- So, Within
- Of Ded Moroz
- Beach Song
- We Will All Be Changed
- Our Love
- River Song
- Bete Noire
- On My Knees
Seryn is one of the few bands I listen to which manage to transcend music as a form of entertainment or as a way of passing time. They evoke feelings and emotions in ways few musicians are able to do. They have a distinct folk sound, with some light pop thrown in for fun. However, they’re not a light, feel good band, nor a sad, melancholy folk, no; they instill a deep sense of joy which leaps from the music to your soul. They have a grand scale of sound, an epic quality that surrounds you as it rises and falls like the ocean.
This quintet hails from Denton, Texas, and one of the first things you notice is that they have an abundance of
instruments gracing each and every track on the album. While there is a lead singer, there is no distinct frontman, all the members work seamlessly as one body. Each member picks up at least two but up to four different instruments during each song, including beautiful five part harmonies, the violin, trumpet, cello, banjo, pump organ, accordion, and ukulele as well as the traditional guitar, drums and bass. The result is awe inspiring.
What their songs have going for them is an intrinsically beautiful and lush soundscape. Admittedly, there are some skippable songs here, but the ones that aren’t are well worth it regardless. Expect to be blown away at least once. From instrumental tracks of soft guitar finger picking and orchestral background to swift tempos and foot stomping choruses, there is something for everyone to enjoy.
The greatest song of the album is “Of Ded Moroz,” a hauntingly beautiful ballad with chilling lyrics and harmonies which seep inside your skin. This is a song which will land in your most played list for a long time. Other highlights include the seven minute “Beach Song,” which starts slow and quiet, but builds into a grand, sweeping explosion of sound. “Towering,” “On My Knees,” and “Untitled” are instilled with a reverent sense of awe of God and fit as inspiring worship songs which differ enough to be unconventional and original, yet familiar enough to be comforting.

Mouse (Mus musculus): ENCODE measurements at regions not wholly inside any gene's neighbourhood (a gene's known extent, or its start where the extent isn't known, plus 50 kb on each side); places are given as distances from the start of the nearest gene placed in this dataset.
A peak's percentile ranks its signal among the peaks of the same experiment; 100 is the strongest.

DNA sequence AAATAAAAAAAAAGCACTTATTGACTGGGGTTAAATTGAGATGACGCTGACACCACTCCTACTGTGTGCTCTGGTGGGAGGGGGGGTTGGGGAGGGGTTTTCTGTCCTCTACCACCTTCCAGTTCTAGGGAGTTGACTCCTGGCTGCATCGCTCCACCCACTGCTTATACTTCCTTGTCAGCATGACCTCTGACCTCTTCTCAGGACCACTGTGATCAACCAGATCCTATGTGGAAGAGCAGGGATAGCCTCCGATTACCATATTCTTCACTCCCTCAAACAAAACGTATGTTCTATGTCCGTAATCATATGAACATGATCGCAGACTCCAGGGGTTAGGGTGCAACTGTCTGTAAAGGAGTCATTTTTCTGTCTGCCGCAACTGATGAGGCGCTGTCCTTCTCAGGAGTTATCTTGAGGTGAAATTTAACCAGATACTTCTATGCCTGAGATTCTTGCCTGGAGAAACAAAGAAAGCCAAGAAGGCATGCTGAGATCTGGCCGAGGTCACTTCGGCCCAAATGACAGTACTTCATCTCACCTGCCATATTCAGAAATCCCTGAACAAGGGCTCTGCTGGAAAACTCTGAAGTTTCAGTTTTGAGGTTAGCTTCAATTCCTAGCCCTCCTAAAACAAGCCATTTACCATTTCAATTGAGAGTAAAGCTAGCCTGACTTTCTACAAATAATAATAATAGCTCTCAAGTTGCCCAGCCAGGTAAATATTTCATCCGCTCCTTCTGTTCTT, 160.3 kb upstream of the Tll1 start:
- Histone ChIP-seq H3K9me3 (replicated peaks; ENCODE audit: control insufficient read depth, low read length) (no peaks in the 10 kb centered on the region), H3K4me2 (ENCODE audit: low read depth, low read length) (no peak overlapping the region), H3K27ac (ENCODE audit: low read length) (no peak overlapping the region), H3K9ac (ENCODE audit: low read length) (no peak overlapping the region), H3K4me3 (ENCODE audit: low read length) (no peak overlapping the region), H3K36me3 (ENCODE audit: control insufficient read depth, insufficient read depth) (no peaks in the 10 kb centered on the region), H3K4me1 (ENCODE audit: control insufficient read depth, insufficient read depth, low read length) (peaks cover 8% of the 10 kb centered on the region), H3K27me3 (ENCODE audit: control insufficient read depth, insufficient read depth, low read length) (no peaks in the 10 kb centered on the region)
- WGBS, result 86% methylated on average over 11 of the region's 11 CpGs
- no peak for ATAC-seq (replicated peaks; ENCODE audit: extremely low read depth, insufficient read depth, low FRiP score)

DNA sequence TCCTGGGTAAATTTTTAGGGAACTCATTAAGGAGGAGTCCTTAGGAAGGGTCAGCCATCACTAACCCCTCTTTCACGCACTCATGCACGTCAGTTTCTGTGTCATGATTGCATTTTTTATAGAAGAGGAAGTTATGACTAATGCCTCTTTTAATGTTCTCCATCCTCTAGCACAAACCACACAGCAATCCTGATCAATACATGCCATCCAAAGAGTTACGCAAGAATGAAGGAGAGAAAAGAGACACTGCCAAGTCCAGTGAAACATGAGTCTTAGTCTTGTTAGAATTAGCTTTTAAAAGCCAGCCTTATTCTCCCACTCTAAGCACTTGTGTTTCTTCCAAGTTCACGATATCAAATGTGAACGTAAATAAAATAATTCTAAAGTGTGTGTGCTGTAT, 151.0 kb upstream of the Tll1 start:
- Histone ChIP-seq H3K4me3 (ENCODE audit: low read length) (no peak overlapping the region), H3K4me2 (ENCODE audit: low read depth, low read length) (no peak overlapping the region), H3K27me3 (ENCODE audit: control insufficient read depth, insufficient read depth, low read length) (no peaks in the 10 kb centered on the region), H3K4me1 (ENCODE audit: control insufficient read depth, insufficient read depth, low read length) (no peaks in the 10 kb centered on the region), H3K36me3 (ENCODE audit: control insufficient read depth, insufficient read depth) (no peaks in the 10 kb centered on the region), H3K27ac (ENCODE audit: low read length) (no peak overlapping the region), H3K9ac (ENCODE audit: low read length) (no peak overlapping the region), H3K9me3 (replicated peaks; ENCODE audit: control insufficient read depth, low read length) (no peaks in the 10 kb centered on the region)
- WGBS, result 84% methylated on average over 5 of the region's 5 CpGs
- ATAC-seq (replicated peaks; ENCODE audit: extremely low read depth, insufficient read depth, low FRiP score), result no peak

There’s not much to find at fault here, but Seryn still falls short of perfection. On songs like “We Will All Be Changed,” the lead singer’s vocal range and power is stretched a little thin, but besides that the only weakness would be that most of the songs sound very similar. However, if you are a fan, then that’s just an unexpected perk, not a bad thing at all.
The undisputed strength of Seryn is their ability to effortlessly harmonize and allow their songs to rise and fall organically, so the listener is tugged out into the swells and ebbs of the music.
Overall: When I listen to Seryn’s debut album, I can’t shake the feeling that they’re on the verge of developing into one of the best indie bands out there right now. I realize that I’m not going to be disappointed in any future releases; this is one wagon I’m not afraid to hitch my horse to. If you enjoy a big, full sound and long, sweeping folk songs, this is not an album to miss. The harmonies and passion behind the music and lyrics will inevitably pull you in. I can guarantee you that you will not be disappointed if you grab this album and set it on repeat for a week.
RIYL: Mumford and Sons, Josh Garrels, Sufjan Stevens, Jon Foreman, Sigur Ros.